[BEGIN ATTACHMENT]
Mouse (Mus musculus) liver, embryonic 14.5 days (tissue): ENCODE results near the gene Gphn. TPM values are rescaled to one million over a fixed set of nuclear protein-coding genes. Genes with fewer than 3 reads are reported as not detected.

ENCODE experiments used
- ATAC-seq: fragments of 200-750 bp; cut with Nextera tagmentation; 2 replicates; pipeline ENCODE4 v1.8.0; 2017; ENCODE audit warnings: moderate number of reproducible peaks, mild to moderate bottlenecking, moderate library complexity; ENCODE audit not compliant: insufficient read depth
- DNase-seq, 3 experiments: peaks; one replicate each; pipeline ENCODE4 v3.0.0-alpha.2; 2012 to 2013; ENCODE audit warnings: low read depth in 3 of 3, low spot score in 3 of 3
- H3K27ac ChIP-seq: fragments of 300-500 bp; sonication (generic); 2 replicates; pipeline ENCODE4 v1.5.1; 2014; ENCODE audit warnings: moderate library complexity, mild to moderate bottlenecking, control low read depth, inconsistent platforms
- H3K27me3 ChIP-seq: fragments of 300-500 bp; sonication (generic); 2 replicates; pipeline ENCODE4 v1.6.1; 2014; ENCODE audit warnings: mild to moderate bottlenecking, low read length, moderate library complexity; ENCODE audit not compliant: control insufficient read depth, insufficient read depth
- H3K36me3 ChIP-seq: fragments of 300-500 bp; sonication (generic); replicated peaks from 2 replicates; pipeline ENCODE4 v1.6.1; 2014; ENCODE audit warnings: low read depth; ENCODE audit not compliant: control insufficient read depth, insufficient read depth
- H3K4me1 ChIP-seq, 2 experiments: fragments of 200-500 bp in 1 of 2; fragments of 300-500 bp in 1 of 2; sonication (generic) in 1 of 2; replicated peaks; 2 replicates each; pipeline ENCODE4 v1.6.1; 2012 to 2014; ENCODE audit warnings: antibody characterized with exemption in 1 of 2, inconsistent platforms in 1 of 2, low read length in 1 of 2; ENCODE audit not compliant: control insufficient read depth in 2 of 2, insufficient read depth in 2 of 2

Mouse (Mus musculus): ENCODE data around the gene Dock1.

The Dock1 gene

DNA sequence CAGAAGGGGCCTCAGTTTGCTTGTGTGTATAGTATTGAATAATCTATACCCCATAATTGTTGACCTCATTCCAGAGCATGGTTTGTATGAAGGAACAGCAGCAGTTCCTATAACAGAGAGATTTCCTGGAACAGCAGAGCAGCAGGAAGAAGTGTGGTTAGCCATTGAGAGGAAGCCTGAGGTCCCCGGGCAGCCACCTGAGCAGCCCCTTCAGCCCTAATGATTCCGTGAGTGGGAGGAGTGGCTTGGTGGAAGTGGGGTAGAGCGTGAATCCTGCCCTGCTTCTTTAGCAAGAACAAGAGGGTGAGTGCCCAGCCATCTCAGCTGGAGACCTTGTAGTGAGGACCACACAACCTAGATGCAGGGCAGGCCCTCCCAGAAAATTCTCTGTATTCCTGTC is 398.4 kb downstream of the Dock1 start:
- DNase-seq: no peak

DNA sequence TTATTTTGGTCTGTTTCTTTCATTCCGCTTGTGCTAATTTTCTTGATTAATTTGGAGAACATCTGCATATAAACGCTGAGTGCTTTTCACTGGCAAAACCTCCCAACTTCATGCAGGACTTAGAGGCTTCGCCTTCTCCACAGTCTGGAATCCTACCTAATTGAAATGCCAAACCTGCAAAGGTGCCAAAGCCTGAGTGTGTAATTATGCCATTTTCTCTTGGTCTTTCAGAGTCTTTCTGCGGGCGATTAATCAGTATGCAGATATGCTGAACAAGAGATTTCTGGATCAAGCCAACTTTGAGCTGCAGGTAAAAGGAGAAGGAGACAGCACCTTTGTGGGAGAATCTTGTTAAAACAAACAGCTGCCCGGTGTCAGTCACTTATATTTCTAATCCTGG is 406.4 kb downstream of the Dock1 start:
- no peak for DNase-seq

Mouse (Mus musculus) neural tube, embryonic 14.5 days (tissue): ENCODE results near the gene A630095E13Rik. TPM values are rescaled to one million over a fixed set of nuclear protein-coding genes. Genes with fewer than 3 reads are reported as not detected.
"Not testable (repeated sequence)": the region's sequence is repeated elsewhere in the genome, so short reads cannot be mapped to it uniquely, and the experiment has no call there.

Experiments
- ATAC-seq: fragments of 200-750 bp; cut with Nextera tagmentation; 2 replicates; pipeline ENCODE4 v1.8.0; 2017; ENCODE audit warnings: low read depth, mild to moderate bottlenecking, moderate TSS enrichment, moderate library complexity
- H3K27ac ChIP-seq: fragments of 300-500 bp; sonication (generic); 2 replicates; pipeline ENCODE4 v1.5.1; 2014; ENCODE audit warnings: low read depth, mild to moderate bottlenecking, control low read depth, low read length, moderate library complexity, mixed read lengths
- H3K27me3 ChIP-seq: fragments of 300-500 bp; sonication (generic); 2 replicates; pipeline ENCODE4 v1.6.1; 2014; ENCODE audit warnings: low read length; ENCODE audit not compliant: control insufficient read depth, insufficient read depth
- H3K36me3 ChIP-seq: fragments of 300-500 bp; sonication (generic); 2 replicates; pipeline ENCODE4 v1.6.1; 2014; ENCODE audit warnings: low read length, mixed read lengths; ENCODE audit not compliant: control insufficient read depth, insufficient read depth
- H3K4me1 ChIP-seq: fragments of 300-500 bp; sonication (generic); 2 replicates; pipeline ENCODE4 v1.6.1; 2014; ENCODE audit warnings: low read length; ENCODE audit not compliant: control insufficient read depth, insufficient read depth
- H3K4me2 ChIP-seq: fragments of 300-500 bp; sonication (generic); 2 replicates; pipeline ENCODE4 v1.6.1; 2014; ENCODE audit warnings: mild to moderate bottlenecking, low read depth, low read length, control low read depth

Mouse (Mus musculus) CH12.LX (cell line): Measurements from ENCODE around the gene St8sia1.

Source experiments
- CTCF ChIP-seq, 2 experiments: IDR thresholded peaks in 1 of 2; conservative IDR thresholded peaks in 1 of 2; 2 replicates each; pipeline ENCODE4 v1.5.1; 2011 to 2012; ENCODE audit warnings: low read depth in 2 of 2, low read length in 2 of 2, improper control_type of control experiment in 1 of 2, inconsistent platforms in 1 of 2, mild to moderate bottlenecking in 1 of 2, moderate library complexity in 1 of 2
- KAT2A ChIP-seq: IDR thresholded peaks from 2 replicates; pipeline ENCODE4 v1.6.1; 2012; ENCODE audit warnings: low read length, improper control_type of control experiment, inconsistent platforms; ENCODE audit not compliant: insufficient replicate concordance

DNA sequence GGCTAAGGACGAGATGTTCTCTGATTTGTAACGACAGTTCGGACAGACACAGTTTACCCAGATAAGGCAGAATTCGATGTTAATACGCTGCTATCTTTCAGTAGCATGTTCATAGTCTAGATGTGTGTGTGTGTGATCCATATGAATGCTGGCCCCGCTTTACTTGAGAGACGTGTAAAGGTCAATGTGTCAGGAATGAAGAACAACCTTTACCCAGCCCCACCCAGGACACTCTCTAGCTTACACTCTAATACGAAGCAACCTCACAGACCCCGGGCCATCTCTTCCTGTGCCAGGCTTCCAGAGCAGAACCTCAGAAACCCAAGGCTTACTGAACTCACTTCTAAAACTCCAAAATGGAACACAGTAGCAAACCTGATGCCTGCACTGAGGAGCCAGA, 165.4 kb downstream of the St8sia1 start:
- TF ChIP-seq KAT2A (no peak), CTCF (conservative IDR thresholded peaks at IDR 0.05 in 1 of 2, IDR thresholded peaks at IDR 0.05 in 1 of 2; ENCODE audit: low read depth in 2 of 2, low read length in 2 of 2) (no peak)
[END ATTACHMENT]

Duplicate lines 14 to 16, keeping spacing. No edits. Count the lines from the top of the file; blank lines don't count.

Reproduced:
- no peak for DNase-seq

Mouse (Mus musculus) neural tube, embryonic 14.5 days (tissue): ENCODE results near the gene A630095E13Rik. TPM values are rescaled to one million over a fixed set of nuclear protein-coding genes. Genes with fewer than 3 reads are reported as not detected.
"Not testable (repeated sequence)": the region's sequence is repeated elsewhere in the genome, so short reads cannot be mapped to it uniquely, and the experiment has no call there.